It has been well over a year since the pandemic began. In that time, we’ve all had a front-row seat to observe a disorienting disaster: the actions of our own federal government and state governments.
It’s clear that, in their public communication, our leadership failed to follow almost every one of the basic tenets: Be cohesive. Be blunt. Recognize the diversity of your audience and cater messages that apply to individual sub-groups. These basic tenets of effective mass communication and public health campaigns are well understood.
The impacts of that failure have been deadly. COVID-19 has claimed the lives of nearly 600,000 Americans and counting, according to NBC News.
The only way this all ends is through herd immunity, but the path to herd immunity is severely inhibited by misinformation-fueled vaccine hesitancy, and by yet another confusing communication campaign.
Countries including Vietnam, South Korea, and Germany have followed their own guidelines in their swift and creative campaigns to combat the spread of COVID-19.
Up until fairly recently, states, counties, and the vaccination sites themselves all had their own individual appointment systems and, similarly, every state and many counties had their own individual eligibility requirements as well. Personally, I am vaccinated and overwhelmingly grateful for that. But, every step — from determining my eligibility to actually finding an appointment — was a struggle.
Third-year public health major Caroline Sandbo similarly describes her experience with finding a vaccine.
“I’ve even seen in classes, professors who’ve started Google docs for people to put links and information about where to get vaccinations,” Sandbo said. “So it's very much like person-to-person, word of mouth … It can be really hectic and exhausting to find a place to get vaccinated.”
Vaccine information is arguably more of a straightforward communication point than general information about the pandemic is, but the damage concerning COVID-19 has already been done. Much of the country is on different pages concerning how seriously they need to take the pandemic and whose information is trustworthy. This first manifested most visibly in terms of refusing to wear a mask. Now, it is manifesting as a legitimate threat to establishing herd immunity.
Kavya Iyer, a third-year student studying informatics, has observed what she describes as a “flip-flop” of government communication on mask guidelines.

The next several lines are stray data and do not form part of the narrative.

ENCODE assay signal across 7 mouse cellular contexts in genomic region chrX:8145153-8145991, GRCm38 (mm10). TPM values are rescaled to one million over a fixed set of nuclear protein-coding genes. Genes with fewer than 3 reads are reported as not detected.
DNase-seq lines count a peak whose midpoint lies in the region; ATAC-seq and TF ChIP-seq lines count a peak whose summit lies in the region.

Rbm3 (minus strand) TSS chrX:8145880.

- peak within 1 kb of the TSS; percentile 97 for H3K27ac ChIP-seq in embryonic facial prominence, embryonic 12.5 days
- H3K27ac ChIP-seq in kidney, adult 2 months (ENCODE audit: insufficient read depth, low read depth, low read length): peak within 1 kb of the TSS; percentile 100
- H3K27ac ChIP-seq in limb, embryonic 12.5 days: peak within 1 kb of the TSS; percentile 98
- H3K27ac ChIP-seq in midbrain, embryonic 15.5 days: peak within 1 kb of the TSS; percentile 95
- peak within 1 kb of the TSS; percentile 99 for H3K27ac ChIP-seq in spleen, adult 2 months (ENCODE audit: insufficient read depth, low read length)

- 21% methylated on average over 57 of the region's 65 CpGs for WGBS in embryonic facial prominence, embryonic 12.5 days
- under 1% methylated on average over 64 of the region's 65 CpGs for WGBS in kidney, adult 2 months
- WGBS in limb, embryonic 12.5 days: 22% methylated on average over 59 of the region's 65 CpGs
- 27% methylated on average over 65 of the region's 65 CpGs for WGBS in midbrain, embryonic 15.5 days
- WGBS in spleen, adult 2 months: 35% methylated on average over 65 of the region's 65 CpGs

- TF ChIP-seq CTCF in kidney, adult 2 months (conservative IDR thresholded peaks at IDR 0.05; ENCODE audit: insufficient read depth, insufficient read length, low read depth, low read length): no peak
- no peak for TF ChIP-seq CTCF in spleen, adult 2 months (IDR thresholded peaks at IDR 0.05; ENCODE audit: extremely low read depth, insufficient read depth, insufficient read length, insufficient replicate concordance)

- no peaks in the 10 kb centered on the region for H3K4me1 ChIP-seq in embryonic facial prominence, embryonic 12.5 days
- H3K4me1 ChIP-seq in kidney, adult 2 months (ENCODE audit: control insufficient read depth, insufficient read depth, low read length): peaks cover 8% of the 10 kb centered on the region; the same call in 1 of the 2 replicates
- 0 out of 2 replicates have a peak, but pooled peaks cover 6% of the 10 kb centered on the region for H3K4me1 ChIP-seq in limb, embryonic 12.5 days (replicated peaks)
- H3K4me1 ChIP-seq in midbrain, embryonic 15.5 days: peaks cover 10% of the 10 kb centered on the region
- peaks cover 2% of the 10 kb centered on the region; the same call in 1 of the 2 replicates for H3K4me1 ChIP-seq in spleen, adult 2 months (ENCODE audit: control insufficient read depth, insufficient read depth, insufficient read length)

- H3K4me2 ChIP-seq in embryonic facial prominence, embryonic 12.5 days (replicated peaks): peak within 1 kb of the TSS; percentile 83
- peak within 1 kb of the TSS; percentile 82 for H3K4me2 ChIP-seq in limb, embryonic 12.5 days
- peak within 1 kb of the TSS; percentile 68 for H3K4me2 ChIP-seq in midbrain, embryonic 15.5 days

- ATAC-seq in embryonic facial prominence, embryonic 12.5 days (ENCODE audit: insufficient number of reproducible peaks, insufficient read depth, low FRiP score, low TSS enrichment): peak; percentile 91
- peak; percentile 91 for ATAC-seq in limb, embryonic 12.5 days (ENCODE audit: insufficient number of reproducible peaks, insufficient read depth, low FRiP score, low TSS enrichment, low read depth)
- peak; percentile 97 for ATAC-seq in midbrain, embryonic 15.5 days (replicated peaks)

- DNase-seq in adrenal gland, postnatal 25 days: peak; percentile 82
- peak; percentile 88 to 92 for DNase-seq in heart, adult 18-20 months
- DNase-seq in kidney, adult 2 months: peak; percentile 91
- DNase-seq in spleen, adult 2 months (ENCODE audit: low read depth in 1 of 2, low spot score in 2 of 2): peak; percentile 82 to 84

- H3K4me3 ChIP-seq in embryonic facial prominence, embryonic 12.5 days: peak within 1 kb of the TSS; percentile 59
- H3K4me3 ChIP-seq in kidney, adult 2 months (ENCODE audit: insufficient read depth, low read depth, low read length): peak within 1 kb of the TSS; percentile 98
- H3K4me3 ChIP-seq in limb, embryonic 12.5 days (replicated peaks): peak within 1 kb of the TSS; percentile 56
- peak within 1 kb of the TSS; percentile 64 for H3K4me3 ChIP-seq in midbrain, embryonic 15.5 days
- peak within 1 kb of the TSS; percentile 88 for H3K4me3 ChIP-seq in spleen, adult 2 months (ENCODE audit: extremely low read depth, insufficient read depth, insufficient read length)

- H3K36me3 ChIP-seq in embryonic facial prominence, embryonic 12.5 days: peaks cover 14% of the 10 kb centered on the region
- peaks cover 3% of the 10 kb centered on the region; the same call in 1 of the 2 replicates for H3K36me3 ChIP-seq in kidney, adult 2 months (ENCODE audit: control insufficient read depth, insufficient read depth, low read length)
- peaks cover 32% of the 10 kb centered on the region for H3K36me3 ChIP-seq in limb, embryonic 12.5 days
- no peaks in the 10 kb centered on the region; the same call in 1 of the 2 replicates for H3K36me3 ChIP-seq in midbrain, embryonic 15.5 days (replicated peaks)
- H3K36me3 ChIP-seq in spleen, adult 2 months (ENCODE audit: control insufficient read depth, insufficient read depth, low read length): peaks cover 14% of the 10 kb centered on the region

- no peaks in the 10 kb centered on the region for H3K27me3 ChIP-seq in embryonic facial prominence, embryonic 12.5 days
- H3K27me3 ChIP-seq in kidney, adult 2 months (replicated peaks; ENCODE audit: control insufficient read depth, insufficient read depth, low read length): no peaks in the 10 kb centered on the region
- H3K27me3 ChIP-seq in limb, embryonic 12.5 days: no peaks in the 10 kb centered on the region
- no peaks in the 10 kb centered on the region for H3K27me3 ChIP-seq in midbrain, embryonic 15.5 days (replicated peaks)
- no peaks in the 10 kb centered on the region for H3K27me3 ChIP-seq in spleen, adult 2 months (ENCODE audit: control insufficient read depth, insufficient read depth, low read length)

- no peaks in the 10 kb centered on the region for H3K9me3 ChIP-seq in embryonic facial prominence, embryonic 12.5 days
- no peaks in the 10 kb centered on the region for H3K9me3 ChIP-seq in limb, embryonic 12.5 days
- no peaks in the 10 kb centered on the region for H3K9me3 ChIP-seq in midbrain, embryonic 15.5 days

Iyer recalls how, early on in the pandemic, the messaging on masks emphasized the opposite of what people have been encouraged to do since — it emphasized not wearing them, due to a personal protective equipment shortage and an insistence that, as U.S. Surgeon General Jerome Adams put it in a tweet at the time, masks “are NOT effective in preventing general public from catching #Coronavirus” (which has since been debunked).
As case numbers drastically increased, public messaging changed and mask mandates were put into place. Infographics comparing transmission rates between masked and unmasked individuals were shared on social media. More recently, as the population of fully vaccinated individuals grows, the Centers for Disease Control and Prevention’s chart on pandemic-safe activities has been widely circulated on social media as well.
Though they can be incredibly effective, social media platforms were never intended to be the way that our government communicates with the general population. The information on social media is generated by its users, and therefore it is subject to bias and inaccuracy.
In matters of mass communication, everything –– including the absence of communication –– is an active, conscious decision. Our governmental entities were incapable of communicating with each other enough to effectively communicate with the public that they serve. They were inconsistent and far from cohesive, a textbook example of what not to do.
If a government cannot inform and educate its citizens enough to function, then it is failing at its most basic level. As infuriating as anti-maskers are (and I work in retail, so I would know), I’m starting to find it difficult to muster any real anger toward them. They are obviously misinformed, but they are also definitely a product of their environment: a combination of everything from a lack of any health literacy curriculum in our schools to, perhaps most importantly, an unfortunate Twitter algorithm.
The difficulty with misinformation is that once it’s planted, it is difficult to uproot. That requires a targeted response catered to each individual who has been led astray. In other words, it’s near impossible to accomplish on a large scale. Now is not the time for comfortable complacency. This pandemic isn’t over yet, and we’ve still got work to do.
Reach writer Michele Rubinstein at email@example.com. Twitter: @michelehalleru
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